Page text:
The Gravity of Us Review: In Which Space and Science is Cool

November 26, 2020 by Jenna | 3 stars, Books, Reviews

The Gravity of Us Review: In Which Space and Science is CoolThe Gravity of Us by Phil Stamper
Published by Bloomsbury on May 17, 2020
Source: Publisher
Genres: Contemporary, Diversity, LGBT, Romance, Young Adult
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In this smart, heart-warming YA debut perfect for fans of Becky Albertalli and Adam Silvera, two teens find love when their lives are uprooted for their parents' involvement in a NASA mission to Mars.
Cal wants to be a journalist, and he's already well underway with almost half a million followers on his FlashFame app and an upcoming internship at Buzzfeed. But his plans are derailed when his pilot father is selected for a highly-publicized NASA mission to Mars. Within days, Cal and his parents leave Brooklyn for hot and humid Houston.
With the entire nation desperate for any new information about the astronauts, Cal finds himself thrust in the middle of a media circus. Suddenly his life is more like a reality TV show, with his constantly bickering parents struggling with their roles as the "perfect American family."
And then Cal meets Leon, whose mother is another astronaut on the mission, and he finds himself falling head over heels - and fast. They become an oasis for each other amid the craziness of this whole experience. As their relationship grows, so does the frenzy surrounding the Mars mission, and when secrets are revealed about ulterior motives of the program, Cal must find a way to get to the truth without hurting the people who have become most important to him.

The Gravity of Us tries to pack quite a punch in 300 pages, with space/science, journalism, mental health and coming of age all being key themes in this book. It has an interesting plot that alternates between being fluffy and serious and a diverse cast of characters. Although the story was entertaining, I thought most of the characters were a bit bland and I wasn’t really invested in everything that was unfolding.

The novel follows main character, Cal, who finds his whole life uprooted after his father is essentially shortlisted to be part of NASA’s first human mission to Mars. His whole family is required to move from their home in Brooklyn to Houston where all of the other astronaut families live. On top of that, they’re required to be part of a reality TV show that focuses on the selection of the final team that gets to go to Mars. For Cal, who runs a successful ‘FlashFame’ account reporting on news around Brooklyn, this means losing a coveted internship with Buzzfeed and potentially having to give up his FlashFame. However, once in Houston, Cal discovers love and that Houston might be as much of a home to him as Brooklyn was.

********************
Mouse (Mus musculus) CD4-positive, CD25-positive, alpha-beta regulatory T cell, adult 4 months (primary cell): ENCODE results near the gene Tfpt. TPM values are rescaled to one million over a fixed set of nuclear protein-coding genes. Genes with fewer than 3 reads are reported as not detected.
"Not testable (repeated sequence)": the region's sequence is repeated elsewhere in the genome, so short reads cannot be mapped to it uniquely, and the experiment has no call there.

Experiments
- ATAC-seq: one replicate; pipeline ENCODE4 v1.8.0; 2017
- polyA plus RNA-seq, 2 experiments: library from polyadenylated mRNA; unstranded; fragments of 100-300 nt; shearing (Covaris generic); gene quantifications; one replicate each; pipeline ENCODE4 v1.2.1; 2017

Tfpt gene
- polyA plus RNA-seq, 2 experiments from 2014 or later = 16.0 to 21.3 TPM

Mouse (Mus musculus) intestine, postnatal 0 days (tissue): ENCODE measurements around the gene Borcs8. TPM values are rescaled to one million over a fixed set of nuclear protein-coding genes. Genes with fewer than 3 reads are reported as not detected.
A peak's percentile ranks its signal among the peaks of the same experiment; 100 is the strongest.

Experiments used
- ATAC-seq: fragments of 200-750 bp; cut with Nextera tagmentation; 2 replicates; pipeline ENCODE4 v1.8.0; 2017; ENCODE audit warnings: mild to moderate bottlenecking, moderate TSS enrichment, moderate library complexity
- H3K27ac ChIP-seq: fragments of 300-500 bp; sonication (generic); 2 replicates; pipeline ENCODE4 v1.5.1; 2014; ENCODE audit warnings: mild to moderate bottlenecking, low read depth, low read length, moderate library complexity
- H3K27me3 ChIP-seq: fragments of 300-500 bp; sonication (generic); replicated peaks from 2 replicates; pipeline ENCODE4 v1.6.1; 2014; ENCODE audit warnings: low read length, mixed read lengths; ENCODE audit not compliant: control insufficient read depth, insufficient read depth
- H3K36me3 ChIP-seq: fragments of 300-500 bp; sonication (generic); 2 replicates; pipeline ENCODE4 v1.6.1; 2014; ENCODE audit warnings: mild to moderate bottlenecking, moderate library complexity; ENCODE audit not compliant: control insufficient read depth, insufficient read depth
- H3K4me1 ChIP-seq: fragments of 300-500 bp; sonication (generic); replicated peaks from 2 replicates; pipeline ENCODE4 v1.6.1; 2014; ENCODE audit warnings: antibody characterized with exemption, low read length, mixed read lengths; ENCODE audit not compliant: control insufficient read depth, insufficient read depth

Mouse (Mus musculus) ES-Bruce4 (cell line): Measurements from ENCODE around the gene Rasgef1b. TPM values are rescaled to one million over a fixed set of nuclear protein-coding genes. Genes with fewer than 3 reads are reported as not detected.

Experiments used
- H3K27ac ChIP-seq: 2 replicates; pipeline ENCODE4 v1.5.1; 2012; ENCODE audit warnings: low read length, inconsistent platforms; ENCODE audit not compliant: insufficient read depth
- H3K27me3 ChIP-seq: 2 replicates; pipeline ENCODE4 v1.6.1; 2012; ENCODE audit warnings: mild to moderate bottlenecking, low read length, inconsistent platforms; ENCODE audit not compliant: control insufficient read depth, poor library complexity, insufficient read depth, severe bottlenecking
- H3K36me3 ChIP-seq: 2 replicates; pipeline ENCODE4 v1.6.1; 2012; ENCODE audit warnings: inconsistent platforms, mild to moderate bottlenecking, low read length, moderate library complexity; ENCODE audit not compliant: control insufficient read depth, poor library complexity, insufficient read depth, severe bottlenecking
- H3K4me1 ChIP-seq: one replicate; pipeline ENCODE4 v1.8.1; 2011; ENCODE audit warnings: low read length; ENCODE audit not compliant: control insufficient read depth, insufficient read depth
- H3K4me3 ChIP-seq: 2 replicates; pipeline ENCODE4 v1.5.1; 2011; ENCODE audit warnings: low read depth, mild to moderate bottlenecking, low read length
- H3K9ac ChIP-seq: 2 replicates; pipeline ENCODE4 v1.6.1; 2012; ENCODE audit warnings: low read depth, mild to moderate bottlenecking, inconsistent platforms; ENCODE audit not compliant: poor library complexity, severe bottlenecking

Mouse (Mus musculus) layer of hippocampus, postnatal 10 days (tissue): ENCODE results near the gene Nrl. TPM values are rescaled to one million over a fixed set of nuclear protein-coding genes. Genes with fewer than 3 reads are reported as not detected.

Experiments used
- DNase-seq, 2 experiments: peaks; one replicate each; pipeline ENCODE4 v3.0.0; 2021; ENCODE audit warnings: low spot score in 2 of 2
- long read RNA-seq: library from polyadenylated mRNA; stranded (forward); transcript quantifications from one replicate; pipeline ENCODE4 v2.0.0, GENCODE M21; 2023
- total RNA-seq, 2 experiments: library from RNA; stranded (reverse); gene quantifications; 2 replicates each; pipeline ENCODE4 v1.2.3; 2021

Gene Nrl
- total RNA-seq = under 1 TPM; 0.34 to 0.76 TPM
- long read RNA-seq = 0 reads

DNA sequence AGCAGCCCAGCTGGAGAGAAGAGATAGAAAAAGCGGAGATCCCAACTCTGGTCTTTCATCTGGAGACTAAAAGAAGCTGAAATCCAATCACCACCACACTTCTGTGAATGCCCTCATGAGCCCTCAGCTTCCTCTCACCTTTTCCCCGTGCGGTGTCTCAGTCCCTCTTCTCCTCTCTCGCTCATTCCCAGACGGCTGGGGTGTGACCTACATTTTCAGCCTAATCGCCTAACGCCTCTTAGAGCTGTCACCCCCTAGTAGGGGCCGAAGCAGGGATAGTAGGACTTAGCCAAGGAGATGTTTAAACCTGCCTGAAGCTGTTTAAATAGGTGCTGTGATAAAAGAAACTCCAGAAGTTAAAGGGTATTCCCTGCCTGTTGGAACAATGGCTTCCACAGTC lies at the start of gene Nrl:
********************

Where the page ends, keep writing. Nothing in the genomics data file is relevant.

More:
I really did enjoy all of the mentions of space and NASA and loved how the story unfolded with the mission (despite some of the things that happened). But I had a hard time connecting with Cal’s mission of self-discovery. I did really like his character but I think the book needed to be another 100 pages longer for it to not feel like I was just being told what the key messages were. It was great to see his passion in journalism, especially the way that it contrasted with how reality TV was presented in the book. However, beyond that, I wasn’t really engaged in what was happening with Cal’s life and his struggle to figure out whether he belonged in Houston.

I also had a problem with most of the side characters. We don’t really get to know anything about them beyond surface level likes and dislikes. For example, we know that Leon, the love interest, likes gymnastics and has depression, and his sister Katherine wants to be a coder. I enjoyed reading about Cal’s parents and I thought that the novel explored Cal’s father’s feelings of being in Cal’s shadow quite well. I also thought that Cal’s mother’s anxiety was treated in a really sensitive way. Despite this, we don’t really know anything about these characters and most of the other characters in the book received the same treatment. Leon, in particular, fell flat for me and is probably one of the least interesting love interests I’ve read about for a while. I wasn’t invested in the romance at all and I just felt like it got in the way of other things that could have been explored in greater detail. It didn’t help that the insta-love kind of put me off the book – there was no set-up to the romance and no chemistry between Cal and Leon.

I liked the idea of The Gravity of Us more than I actually enjoyed the novel. Having said that, it was a quite and enjoyable read and will have you thinking that space travel and science are really cool.

Rating: 3.5 out of 5

Thank you to Bloomsbury Australia for providing a review copy.

The Gravity of Us is available at all Australian retailers for $15.99 RRP.

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Jenna is an Aussie blogger and reader who loves to indulge in great books and great food. She is a doctor (of philosophy) and can usually be found fangirling about something, devouring delicious food, or taking a nap. You can find her on Twitter @readwithjenna and on Instagram @readingwithjenna.

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